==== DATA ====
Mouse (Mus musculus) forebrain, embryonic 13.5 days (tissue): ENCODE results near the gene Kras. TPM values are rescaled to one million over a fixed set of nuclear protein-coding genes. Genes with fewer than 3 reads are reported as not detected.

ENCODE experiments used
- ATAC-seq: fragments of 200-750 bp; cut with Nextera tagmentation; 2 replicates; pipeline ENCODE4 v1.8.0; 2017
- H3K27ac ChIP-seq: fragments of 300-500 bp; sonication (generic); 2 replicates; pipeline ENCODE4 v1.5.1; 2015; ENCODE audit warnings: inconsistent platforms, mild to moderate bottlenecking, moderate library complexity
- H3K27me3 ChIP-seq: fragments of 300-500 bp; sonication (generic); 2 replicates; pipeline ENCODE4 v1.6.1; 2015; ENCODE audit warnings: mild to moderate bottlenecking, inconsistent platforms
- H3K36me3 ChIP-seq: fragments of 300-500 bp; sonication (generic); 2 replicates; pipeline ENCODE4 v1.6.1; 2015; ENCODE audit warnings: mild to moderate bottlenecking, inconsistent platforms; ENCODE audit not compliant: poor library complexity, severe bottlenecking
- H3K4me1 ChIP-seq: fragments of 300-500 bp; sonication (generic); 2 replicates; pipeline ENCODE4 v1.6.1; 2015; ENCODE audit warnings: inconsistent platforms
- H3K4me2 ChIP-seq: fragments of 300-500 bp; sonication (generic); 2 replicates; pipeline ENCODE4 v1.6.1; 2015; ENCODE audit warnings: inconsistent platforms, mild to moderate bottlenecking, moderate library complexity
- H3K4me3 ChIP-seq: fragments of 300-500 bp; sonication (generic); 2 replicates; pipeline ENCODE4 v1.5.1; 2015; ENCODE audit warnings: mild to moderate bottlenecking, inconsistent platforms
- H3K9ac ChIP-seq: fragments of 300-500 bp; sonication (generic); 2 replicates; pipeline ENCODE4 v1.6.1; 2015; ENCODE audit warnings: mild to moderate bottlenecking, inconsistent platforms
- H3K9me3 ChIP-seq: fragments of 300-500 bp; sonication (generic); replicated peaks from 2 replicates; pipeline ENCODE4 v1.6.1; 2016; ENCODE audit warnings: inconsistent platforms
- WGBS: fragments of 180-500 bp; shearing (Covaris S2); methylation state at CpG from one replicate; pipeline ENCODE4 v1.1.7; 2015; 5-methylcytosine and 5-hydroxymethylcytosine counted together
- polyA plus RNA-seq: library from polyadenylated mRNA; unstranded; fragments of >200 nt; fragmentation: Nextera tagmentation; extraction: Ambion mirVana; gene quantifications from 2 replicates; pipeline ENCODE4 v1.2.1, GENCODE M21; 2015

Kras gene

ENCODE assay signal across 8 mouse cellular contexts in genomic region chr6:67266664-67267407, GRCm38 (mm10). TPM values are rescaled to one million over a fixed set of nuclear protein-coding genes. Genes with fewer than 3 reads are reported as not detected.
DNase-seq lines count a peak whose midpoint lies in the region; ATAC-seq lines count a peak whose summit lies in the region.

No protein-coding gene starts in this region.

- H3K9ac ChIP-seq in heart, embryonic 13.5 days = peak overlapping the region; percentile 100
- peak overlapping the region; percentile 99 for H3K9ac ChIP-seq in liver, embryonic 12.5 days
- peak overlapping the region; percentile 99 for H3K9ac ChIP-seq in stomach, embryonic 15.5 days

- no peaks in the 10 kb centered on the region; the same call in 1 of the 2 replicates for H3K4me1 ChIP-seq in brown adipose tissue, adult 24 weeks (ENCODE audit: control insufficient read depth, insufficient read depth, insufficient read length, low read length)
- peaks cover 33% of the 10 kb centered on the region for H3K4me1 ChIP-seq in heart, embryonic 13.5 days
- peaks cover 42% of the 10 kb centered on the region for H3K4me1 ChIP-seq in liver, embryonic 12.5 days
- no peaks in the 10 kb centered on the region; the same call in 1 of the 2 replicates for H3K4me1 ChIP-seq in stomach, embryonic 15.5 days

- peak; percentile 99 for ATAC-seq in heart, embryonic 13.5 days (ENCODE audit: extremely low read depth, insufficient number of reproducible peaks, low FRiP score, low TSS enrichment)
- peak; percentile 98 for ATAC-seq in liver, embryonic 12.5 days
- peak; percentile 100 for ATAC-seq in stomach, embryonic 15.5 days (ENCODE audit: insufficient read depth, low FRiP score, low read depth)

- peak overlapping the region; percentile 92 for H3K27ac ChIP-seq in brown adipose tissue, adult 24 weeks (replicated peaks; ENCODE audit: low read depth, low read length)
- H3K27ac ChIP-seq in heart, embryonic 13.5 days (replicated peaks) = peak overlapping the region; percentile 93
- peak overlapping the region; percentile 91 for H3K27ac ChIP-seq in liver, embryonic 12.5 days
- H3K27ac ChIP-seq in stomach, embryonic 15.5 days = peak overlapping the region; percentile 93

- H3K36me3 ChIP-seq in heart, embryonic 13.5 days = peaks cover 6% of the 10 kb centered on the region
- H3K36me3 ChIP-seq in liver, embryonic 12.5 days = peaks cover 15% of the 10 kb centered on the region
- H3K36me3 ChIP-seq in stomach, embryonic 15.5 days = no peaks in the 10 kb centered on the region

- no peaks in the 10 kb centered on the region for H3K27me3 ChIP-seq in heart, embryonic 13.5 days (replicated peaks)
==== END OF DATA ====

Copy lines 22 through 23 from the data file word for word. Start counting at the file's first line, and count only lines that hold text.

- peaks cover 33% of the 10 kb centered on the region for H3K4me1 ChIP-seq in heart, embryonic 13.5 days
- peaks cover 42% of the 10 kb centered on the region for H3K4me1 ChIP-seq in liver, embryonic 12.5 days